PETALING JAYA: Young Malaysians are more aware of non-capital market products in the country than capital market products, says the Securities Commission (SC).
According to the SC’s 2021 annual report, its investor survey found that high awareness among young people of non-capital market products included insurance, Tabung Haji and term deposits.
“Respondents’ awareness of capital market products, mutual funds, and stocks and shares was the highest on record, comprising 86% and 65%, respectively,” he said.
In addition, the survey results also showed that young people’s investment decisions were not based on fundamentals, but mainly driven by socio-economic status, family, friends, influencers as well as their perceptions of products and brands.
It also revealed that there was also a familiarity bias among respondents, choosing to invest in products they were already familiar with.
Regarding young people’s perception of the level of risk they were willing to take on investments, the SC said that only 3% of young people considered themselves to have a high risk appetite.
“This may suggest that risk aversion has set in due to the pandemic,” he added.
However, when it comes to capital market products and their associated risks, the survey showed that respondents viewed investments in Amanah Saham Bumiputera (ASB) as low risk.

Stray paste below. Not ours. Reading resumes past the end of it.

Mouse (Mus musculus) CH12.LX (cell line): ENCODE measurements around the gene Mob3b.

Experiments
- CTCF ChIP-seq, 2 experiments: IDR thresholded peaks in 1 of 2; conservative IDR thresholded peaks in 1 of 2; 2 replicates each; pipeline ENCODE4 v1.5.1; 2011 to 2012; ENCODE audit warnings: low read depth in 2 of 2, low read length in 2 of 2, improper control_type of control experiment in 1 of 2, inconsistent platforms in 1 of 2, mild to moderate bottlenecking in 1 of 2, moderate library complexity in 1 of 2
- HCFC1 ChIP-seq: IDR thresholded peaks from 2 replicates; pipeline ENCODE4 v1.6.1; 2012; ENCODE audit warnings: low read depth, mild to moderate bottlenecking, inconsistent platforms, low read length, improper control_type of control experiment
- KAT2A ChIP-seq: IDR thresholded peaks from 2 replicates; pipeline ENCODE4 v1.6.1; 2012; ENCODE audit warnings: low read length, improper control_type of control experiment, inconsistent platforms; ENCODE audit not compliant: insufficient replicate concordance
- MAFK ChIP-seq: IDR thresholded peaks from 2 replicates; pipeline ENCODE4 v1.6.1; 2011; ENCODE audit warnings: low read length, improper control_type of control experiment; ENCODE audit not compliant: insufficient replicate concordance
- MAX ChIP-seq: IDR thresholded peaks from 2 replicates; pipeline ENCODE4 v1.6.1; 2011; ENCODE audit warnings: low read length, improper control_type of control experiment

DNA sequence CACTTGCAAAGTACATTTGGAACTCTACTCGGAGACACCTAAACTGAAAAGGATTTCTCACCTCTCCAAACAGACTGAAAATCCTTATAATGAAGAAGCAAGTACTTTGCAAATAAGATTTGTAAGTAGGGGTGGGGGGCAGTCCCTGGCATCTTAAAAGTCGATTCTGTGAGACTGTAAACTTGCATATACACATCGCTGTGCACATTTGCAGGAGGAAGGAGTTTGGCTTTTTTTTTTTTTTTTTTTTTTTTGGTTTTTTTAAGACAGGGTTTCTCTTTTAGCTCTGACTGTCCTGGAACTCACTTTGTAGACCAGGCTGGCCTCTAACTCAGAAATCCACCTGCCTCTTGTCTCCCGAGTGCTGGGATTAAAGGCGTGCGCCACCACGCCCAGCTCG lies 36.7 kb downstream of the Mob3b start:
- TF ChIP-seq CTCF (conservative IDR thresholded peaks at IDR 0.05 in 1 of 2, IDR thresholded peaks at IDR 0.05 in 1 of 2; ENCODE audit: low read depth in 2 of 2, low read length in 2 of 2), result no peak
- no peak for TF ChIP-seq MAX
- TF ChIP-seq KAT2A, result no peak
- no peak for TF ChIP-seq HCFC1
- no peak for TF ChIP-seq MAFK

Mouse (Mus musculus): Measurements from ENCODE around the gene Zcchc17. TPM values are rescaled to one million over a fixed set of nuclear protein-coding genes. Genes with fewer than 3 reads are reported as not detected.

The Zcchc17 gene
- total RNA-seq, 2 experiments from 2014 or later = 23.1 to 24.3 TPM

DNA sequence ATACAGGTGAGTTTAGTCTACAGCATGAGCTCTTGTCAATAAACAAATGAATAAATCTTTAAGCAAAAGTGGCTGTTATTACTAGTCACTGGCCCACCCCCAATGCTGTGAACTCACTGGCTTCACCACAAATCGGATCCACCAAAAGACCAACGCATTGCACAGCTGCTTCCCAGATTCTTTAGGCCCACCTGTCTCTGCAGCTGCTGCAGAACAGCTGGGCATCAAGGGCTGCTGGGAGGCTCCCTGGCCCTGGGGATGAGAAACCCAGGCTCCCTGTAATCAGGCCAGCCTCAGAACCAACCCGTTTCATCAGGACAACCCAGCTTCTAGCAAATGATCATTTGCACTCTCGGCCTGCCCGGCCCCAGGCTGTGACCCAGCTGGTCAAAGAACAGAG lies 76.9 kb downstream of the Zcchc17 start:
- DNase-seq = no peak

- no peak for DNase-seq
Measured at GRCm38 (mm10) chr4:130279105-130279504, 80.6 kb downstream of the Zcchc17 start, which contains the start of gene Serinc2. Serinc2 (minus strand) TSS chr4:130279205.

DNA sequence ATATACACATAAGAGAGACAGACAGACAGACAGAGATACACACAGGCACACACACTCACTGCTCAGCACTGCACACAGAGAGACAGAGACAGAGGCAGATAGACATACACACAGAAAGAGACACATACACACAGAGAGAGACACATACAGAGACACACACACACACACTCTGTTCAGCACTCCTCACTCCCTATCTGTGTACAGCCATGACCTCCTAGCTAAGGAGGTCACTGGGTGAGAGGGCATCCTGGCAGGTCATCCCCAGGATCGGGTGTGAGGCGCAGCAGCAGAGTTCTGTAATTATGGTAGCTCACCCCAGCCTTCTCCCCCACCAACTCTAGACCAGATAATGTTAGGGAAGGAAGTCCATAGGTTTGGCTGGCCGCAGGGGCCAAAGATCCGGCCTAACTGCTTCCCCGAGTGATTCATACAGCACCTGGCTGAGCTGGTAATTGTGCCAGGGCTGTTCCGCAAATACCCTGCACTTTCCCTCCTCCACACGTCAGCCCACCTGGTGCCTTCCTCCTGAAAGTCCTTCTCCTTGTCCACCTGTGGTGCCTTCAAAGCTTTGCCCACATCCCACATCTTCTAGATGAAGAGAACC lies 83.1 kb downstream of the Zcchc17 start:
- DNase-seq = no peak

“By comparison, 70% of respondents perceived stocks and shares to be high risk.
“Overall findings suggest that respondents perceive capital market products as high risk and this perception was consistent across all demographic profiles,” he said.
In terms of youth priorities, the SC noted that wealth creation and investment was only a priority for about a third of the sampled population.
While other respondents considered having emergency funds, savings to support family and pay off debts as their priorities.
“This shows that respondents would use their income for emergency funds and savings earlier in life and only focus on retirement at a later stage,” the SC explained.
In terms of the preferred method of learning about the capital market, about 51% of respondents prefer financial investment discussions.
Furthermore, the survey results also showed that respondents preferred online media such as social media and websites, over traditional media such as newspapers and magazines.
“The findings suggest that SC’s investor education events are essential and will continue to be a valuable platform for investors to gain knowledge. The responses collected served as a reference for the CS to formulate necessary interventions through targeted outreach programs, where possible, to advance investor protection efforts,” he said.
Overall, the survey results revealed that the top three priorities respondents considered before investing were the amount of money available to them, sufficient savings to support the family, and repayment of existing debts.
“It shows that those with low disposable income would have a harder time putting money aside to invest, especially when coupled with risk,” he said.